The ceremony will be led by Rev Bill Crews, CEO and Founder of the Exodus Foundation charity with a range of guest speeches including some from family members.
The ceremony, one of many taking place around Australia, will enable families to light a candle, reflect and remember those they have lost.
Tony Trimingham expanded, “We want people to know they can use the ceremony as a chance to simply reflect quietly, or they can talk to other families at the informal supper afterwards.”
For requests for an interview and further information please contact: Tony Trimingham 0412-414-444
Research Uncovers Stigma Facing Families With Drug And Alcohol Problems - 23 July 2016
Research launched to mark International Drug Remembrance Days around Australia on Saturday 23rd July 2016
On the eve of the International Drug Remembrance Day, new research has revealed the depth of stigma faced by families dealing with drug and alcohol problems. The research commissioned by Family Drug Support found that half of all people would hide a family member’s drug or alcohol problems from their own friends.
The research found that the sense of shame is highest in the older generations with 57% of over 55’s saying they would hide the issue of a drug or alcohol dependent family member. Additionally, men are also more likely to keep problems secret; 53% would keep quiet compared to 48% of women.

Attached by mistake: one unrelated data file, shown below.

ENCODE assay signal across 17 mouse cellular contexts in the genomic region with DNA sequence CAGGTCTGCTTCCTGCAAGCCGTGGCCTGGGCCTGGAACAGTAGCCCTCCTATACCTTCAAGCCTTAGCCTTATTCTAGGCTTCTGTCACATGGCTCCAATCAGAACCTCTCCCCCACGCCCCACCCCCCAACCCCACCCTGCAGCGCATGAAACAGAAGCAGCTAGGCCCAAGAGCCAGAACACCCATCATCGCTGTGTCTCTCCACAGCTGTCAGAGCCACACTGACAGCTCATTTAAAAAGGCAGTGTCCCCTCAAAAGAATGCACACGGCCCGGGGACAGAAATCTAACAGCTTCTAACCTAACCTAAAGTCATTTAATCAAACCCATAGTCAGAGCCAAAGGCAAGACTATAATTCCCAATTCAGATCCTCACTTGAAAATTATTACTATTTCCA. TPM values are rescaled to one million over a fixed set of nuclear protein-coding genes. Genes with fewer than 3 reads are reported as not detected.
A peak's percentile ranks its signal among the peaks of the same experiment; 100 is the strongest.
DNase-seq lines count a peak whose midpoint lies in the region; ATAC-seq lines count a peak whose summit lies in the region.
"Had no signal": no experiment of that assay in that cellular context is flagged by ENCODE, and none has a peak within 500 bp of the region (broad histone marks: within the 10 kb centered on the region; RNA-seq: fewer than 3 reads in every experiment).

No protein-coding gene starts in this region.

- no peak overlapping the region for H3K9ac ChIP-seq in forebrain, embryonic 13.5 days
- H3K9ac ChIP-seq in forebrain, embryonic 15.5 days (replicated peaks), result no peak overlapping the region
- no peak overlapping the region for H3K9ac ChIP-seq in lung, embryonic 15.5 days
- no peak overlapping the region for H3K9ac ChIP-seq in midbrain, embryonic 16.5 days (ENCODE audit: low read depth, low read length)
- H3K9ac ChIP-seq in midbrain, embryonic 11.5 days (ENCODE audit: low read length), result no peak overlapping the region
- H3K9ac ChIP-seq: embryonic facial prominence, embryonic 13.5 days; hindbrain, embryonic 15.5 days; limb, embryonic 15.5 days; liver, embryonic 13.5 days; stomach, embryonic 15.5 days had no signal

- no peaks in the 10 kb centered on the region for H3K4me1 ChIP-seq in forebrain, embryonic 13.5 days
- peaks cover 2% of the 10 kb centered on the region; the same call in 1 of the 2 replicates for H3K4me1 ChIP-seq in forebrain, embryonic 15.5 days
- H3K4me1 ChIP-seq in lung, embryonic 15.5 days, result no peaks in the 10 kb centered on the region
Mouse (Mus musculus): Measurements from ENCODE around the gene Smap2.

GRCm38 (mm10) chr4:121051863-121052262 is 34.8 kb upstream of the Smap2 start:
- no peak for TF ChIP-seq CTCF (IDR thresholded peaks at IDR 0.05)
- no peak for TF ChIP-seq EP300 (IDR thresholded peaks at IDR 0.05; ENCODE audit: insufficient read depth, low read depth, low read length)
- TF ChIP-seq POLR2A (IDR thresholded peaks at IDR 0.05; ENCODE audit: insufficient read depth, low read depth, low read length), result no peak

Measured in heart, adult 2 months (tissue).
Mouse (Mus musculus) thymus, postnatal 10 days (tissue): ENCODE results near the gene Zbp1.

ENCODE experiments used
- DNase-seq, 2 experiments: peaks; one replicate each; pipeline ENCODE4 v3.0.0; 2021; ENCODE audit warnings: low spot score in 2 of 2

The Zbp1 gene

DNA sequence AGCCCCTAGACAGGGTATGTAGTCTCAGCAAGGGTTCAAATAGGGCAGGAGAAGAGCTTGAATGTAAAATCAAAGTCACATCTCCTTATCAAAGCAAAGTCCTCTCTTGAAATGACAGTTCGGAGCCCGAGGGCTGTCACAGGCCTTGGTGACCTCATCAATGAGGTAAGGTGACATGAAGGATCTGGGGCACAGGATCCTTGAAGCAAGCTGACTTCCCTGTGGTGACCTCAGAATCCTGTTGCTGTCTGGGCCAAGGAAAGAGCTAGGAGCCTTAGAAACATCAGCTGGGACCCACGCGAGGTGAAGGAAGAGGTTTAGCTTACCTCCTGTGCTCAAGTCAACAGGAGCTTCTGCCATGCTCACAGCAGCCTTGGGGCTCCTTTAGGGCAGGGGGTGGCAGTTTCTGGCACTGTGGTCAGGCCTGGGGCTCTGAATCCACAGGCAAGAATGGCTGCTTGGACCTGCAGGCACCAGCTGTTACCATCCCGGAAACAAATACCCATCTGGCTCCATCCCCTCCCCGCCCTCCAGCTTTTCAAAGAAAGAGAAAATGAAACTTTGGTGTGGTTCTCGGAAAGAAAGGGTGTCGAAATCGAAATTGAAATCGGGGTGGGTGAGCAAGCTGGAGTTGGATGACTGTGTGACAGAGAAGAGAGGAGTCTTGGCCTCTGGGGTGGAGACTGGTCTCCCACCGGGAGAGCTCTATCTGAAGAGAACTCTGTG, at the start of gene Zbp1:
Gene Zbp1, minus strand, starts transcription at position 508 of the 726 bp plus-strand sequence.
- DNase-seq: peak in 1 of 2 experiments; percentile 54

Founder of Family Drug Support, Tony Trimingham commented, “Unfortunately many people feel shame having a drug or alcohol dependent family member and this serves to stop them from seeking the support and assistance they need. My concern is that we are seeing overdose deaths increase each year and people hiding what is happening only increases the risk that families could lose those they care for to drugs. Through our work we aim to destigmatise drug and alcohol problems and reinforce the message that drug-related harms and deaths do not discriminate on the basis of race, creed, money or any other factors and most importantly, that support and assistance is available.”
Family Drug Support is the only national service providing 24-hour support for families impacted by others drug use. The organisation will mark the 19th Annual International Remembrance Day on 23rd July with a ceremony and supper to bring together families of those who have lost family members to accidental overdose, drug-related suicide and other drug related deaths.
The Sydney ceremony, one of 5 taking place across four states, will be led by Rev Bill Crews, CEO and Founder of the Exodus Foundation charity with a range of guest speeches including some from family members. The simple but highly symbolic ceremony will enable families to light a candle, reflect and remember those they have lost.